Dukes County Integrated Pest Management Program offers a broad range of information and control methods based on Integrated Pest Management (IPM). IPM can reduce the quantity of chemical rodenticides entering the environment and can save money.
Epidemiology of Mosquito & Tick Borne Diseases
Pesticide Laws & Regulations
Monday, 9AM – 12 PM; June 10, 2013, Seminar Agenda
West Tisbury Public Safety Building, 454 State Road, West Tisbury, Ma 02575
Open to Island Boards of Selectmen & Health Boards & Agents, School officials; Custodians, Pest Management Professionals and the general public at no charge.
Seating is limited; RSVP to reserve seat
Jennifer Darcy, MS, Superintendent Bristol County Mosquito Control Project
Vector Mosquito's and Mosquito Project Management
Matthew Osborne, MPH, Epidemiologist, Division of Epidemiology & Immunization
Epidemiology of Mosquito & Tick Born Diseases
Taryn S. LaScola, Supervisory Inspector, Dept of Agricultural, Pesticide Division
Pesticide Laws & Regulations
Jeffery R. O’Neill, BCN, Central life Sciences / Zoecon Professional Products
Mosquito and Tick Control for the back yard
Sheila Haddad, Bell laboratories, Inc;
New Rodenticide & Regulations for placement.
Kevin Moran, B.C.E. Entomologist, Residex, INC.
Three Contact Hours: Any Private Certification or Commercial Codes, 41-General Pest Control,
46 - General Public Health, 47 - Mosquito's & Biting Fly Control, 36- Shade Tree & Ornamentals Commercial Applicator (core L-000) or Dealer (D-000)
Contact; T.J. Hegarty, County of Dukes County Integrated Pest Management Director: 508-696-4888, firstname.lastname@example.org with any questions or to register.
No Valid License and photo ID in possession = NO CEU Certificate
The County also facilitates testing of mosquito's for EEE and West Nile Virus this summer again for interested island towns.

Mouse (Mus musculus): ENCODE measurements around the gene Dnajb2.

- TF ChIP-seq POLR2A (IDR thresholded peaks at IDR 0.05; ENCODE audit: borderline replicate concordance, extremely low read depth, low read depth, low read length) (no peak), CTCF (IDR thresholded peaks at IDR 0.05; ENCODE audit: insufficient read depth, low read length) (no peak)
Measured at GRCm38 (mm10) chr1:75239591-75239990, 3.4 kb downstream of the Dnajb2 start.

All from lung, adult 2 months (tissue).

MOSQUITO PREVENTION INFORMATION
People have an important role to play in protecting themselves and their loved ones from illnesses caused by mosquitoes:
Avoid Mosquito Bites
• Apply Insect Repellent when Outdoors. Use a repellent with DEET (N, N-diethyl-m-toluamide), permethrin, picaridin (KBR 3023), oil of lemon eucalyptus [p-methane 3, 8-diol (PMD)] or IR3535 according to the instructions on the product label. DEET products should not be used on infants under two months of age and should be used in concentrations of 30% or less on older children. Oil of lemon eucalyptus should not be used on children under three years of age.
• Be Aware of Peak Mosquito Hours. The hours from dusk to dawn are peak biting times for many mosquitoes. Consider rescheduling outdoor activities that occur during evening or early morning.
• Clothing Can Help Reduce Mosquito Bites. Wearing long-sleeves, long pants and socks when outdoors will help keep mosquitoes away from your skin.
Mosquito-Proof Your Home
• Drain Standing Water. Mosquitoes lay their eggs in standing water. Limit the number of places around your home for mosquitoes to breed by either draining or
discarding items that hold water. Check rain gutters and drains. Empty any unused flowerpots and wading pools, and change water in birdbaths frequently.
• Install or Repair Screens. Keep mosquitoes outside by having tightly-fitting screens on all of your windows and doors.
Protect Your Animals
Animal owners should reduce potential mosquito breeding sites on their property by eliminating standing water from containers such as buckets, tires, and wading pools – especially after heavy rains. Water troughs provide excellent mosquito breeding habitats and should be flushed out at least once a week during the summer months to reduce mosquitoes near paddock areas. Horse owners should keep horses in indoor stalls at night to reduce their risk of exposure to mosquitoes. Owners should also speak with their veterinarian about mosquito repellents
approved for use in animals and vaccinations to prevent WNV and EEE. If an animal is diagnosed with WNV or EEE, owners are required to report to DAR, Division of Animal Health by calling 617-626-1795 and to the Department of Public Health (DPH) by calling 617-983-6800.
More information, including all WNV and EEE positive results from 2012, can be found on the Arbovirus Surveillance Information web page at www.mass.gov/dph/wnv or by calling the DPH Epidemiology Program at 617-983-6800.